On Day 2 of TIFF, movies are spinning like wheels in a slot machine and producing some startling match-ups. At last night’s party hosted by the Toronto Film Critics Association I tried to keep my end up a conversation with the Globe and Mail‘s Johanna Schneller and the Movie Network’s Teri Hart, who were amazed at the number of hand jobs they’d seen in movies at the festival. Between them, they’ve counted four, including scenes in The Master and Picture Day, which I haven’t seen yet. But I’ve witnessed a couple—one in Hyde Park on Hudson that’s powerful enough to the rock a parked car occupied by the polio-hobbled Franklin D. Roosevelt (Bill Murray); and in The Sessions, during a lesson from a sex therapist (Helen Hunt) treating a man paralyzed by childhood polio. Two hand-job polio movies in one festival—what are the odds? Then again, as I noted in an earlier blog, this is also a festival with two films about aging musicians losing their grip, A Late Quartet and Quartet.
In other news, tonight actor-director Ben Affleck premieres Argo, the stranger-than-fiction story of a fake Canadian sci-fi movie that was cooked up as a cover to facilitate 1980′s Great Escape of six Americans hiding in Iran’s Canadian embassy. Even stranger, just hours before the premiere Canada announced that it has closed that very same embassy in Tehran.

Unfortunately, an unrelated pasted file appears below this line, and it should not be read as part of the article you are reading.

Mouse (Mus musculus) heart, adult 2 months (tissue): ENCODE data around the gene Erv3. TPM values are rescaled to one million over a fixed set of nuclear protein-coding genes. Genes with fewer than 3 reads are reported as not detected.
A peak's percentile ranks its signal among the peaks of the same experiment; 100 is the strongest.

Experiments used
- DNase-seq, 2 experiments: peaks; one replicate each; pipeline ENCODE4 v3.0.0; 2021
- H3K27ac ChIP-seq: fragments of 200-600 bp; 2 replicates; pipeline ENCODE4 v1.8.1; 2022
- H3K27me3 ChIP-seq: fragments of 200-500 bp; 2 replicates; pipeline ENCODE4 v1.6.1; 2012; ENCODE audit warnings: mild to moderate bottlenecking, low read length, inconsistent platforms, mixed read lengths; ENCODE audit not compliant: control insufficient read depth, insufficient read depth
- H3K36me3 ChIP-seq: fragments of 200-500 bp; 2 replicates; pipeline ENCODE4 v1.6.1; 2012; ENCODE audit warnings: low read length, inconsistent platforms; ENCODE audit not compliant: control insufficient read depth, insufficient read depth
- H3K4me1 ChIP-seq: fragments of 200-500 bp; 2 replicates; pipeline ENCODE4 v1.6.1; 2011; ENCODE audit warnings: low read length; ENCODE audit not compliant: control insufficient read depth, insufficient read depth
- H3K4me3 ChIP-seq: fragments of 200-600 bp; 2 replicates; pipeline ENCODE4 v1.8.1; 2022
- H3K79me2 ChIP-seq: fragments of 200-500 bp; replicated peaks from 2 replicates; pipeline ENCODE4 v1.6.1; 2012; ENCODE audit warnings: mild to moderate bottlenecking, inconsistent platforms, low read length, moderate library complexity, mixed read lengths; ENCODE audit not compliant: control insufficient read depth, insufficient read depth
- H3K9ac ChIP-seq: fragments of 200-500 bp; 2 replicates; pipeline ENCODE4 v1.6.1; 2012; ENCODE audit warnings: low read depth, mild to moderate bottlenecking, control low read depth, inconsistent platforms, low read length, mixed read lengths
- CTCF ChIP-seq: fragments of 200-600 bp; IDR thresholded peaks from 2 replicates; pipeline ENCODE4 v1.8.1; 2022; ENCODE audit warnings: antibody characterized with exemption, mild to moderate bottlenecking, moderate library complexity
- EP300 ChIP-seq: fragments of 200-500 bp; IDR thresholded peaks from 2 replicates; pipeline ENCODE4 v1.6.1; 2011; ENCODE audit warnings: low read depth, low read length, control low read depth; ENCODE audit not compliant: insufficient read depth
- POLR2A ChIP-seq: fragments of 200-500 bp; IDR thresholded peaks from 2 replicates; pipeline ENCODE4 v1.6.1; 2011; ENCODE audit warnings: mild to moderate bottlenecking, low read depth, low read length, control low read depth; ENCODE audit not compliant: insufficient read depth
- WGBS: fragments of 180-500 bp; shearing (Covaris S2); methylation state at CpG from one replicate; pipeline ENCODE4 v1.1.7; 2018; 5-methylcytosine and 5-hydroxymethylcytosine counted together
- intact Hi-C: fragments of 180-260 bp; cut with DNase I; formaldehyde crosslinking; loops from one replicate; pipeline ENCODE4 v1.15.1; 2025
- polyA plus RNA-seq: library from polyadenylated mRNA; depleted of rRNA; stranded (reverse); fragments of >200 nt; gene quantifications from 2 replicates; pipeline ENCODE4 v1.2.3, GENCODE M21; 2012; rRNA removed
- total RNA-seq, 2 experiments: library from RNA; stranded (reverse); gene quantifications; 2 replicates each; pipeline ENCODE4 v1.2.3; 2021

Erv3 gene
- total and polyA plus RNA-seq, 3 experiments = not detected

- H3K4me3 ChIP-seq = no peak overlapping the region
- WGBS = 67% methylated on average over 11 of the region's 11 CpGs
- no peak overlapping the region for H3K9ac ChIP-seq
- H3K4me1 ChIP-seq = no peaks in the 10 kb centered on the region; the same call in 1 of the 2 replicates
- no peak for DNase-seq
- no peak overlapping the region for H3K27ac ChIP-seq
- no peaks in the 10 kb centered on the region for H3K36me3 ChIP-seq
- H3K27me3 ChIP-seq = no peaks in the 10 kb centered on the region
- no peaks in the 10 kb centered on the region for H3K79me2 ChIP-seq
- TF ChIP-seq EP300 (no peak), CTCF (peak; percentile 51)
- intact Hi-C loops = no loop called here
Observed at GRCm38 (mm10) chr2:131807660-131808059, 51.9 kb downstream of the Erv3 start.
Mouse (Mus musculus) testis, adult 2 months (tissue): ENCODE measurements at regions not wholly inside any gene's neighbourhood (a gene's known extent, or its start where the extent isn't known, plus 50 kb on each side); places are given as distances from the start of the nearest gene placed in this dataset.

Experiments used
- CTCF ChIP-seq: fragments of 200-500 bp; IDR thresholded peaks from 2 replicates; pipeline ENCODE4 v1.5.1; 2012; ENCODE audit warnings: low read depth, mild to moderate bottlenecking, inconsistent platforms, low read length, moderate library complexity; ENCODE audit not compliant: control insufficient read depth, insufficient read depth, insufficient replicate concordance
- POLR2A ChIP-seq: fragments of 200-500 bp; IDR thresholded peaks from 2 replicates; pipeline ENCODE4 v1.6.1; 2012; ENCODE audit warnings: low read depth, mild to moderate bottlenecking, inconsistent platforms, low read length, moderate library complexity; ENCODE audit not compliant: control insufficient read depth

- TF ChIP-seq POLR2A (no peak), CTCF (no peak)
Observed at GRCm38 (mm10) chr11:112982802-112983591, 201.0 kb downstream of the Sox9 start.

I saw Argo last night. It tells an extraordinary story about an operation that the C.I.A. had to keep under wraps for two decades, while then-Canadian ambassador Ken Taylor received all the credit. It starts as a comedy that unfolds like a real-life Wag the Dog, with a priceless, Oscar-worthy performance by Alan Arkin as the Hollywood producer who mounts the fake movie, lying through his teeth in a town where lies are hard currency. But then it morphs into a white-knuckled thriller, which—not unlike Apollo 13—keeps us on the edge even though we know the ending in advance.
The movie’s pulse is juiced by a lot of obvious fictional embellishment. It’s a caper movie, not a docudrama, which brings the Hollywood fakery of the original ruse full circle. It’s a good ride. Starring as the heroic C.I.A. officer, Tony Mendez, a bearded Ben Affleck keeps his head down and delivers a tight, modest performance. But as a director he’s impressive, expanding on the promise he showed in Gone Baby Gone and The Town. He’s adopted a much lighter style for Argo, with a zippy curve-ball narrative spins from wit to suspense. It could be this year’s Moneyball.